For more than 300 years, itinerant glassworkers entertained and educated crowds on the art, science, and skill of glassmaking, and the dizzying array of wonders that could be made of glass. Known to many during their heyday, they have quickly faded from view.

This site documents the history of itinerant glassworkers, their demonstrations, and the world around them.

Itinerant glassworkers, likely Mrs. and Mr. F.A. Owen, stand behind a table covered in lampworked glass.

Glass Exhibition Featuring Spinning Wheel and Glass Steam Engine, 1904. Collection of the Rakow Research Library, The Corning Museum of Glass, CMGL 131372.

What is an itinerant glassworker?

An itinerant glassworker is a lampworker (or flameworker) who traveled from town to town performing for audiences, much like a member of a circus or a traveling theater troupe. These artisans contributed to a tradition that lives on today in flameworking demonstrations at museums, studios, and other attractions.

A typical itinerant glassworker show included three main elements: (1) demonstrations of lampworking techniques such as glassblowing, spinning, and working; (2) showpieces such as elaborate glass models and scientific experiments; and (3) displays of glass objects that audiences could purchase or were given with the price of admission. Additional entertainments included lectures, live music, dancing, and competitions for glass prizes.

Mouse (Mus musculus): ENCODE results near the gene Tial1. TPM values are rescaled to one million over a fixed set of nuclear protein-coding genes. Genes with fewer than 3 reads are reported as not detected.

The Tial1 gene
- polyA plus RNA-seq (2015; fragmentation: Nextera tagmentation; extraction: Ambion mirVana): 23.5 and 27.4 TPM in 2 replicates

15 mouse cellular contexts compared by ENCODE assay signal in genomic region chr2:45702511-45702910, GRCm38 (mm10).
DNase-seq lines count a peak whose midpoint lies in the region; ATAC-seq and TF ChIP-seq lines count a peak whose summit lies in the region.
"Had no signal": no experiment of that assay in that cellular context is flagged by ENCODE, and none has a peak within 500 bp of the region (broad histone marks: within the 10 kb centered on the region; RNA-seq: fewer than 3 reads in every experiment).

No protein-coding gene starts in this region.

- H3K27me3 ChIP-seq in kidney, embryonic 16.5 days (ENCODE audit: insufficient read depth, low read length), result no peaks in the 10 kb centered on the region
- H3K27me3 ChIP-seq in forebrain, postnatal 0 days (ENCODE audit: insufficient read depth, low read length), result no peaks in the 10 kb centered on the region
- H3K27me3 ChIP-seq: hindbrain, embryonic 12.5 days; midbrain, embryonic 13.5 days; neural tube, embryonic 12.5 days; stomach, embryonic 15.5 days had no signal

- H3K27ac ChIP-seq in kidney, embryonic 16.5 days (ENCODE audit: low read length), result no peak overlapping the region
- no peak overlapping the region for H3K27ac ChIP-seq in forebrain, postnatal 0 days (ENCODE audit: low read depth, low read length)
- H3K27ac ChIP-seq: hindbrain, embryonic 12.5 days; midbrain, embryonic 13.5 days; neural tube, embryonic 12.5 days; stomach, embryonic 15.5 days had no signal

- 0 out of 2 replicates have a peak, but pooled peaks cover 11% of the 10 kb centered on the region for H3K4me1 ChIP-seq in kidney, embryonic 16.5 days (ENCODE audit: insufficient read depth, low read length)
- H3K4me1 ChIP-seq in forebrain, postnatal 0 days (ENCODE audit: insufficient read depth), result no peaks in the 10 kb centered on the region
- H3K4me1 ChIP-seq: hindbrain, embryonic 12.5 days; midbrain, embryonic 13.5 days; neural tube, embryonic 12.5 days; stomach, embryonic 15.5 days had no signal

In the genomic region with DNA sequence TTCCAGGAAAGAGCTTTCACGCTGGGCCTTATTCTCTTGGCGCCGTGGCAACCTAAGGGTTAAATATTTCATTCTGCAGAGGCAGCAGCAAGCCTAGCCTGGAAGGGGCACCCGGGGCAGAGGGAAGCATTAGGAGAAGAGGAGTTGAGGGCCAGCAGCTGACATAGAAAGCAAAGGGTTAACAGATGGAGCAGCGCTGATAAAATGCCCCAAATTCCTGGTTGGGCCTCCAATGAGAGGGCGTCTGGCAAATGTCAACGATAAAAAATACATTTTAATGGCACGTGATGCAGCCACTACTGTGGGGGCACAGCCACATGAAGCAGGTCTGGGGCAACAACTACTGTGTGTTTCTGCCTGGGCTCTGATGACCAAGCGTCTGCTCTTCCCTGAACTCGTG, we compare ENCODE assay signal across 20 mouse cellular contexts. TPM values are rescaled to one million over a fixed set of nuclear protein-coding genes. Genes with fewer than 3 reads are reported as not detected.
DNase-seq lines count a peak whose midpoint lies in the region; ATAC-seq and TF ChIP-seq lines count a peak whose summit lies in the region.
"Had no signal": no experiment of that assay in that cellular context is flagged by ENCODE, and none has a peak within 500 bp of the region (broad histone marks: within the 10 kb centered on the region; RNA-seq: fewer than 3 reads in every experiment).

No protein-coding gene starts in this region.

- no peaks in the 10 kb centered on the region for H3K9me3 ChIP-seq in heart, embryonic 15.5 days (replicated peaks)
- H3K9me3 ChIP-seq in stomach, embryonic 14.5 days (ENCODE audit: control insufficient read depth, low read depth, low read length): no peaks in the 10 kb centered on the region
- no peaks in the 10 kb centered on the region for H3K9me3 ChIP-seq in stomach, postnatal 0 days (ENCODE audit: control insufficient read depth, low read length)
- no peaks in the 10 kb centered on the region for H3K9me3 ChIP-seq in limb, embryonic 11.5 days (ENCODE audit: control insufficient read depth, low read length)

About the site

This site provides information about itinerant glassworkers and context for their lives and livelihoods.

About the author

My name is Rebecca Hopman. I am an archivist and historian who fell into this corner of history by chance. Find more of my work on itinerant glassworkers (and other subjects) on my website.


Many images on this site come from library, archives, and museum collections, and are credited as such. I do not own the rights to these images and therefore cannot give permission for others to use them. The same applies to images from subscription databases and Wikimedia Commons. If you would like to use an image on this site, please contact the holding repository or individual noted in the title or caption.

Creative Commons LicenseIf you would like to use an image labeled as an “author image,” you may do so unless otherwise noted using the Creative Commons Attribution-NonCommercial 4.0 International License. Please credit the source so others can find this site.

The rotating images in the site banner all come from the collection of the Corning Museum of Glass.

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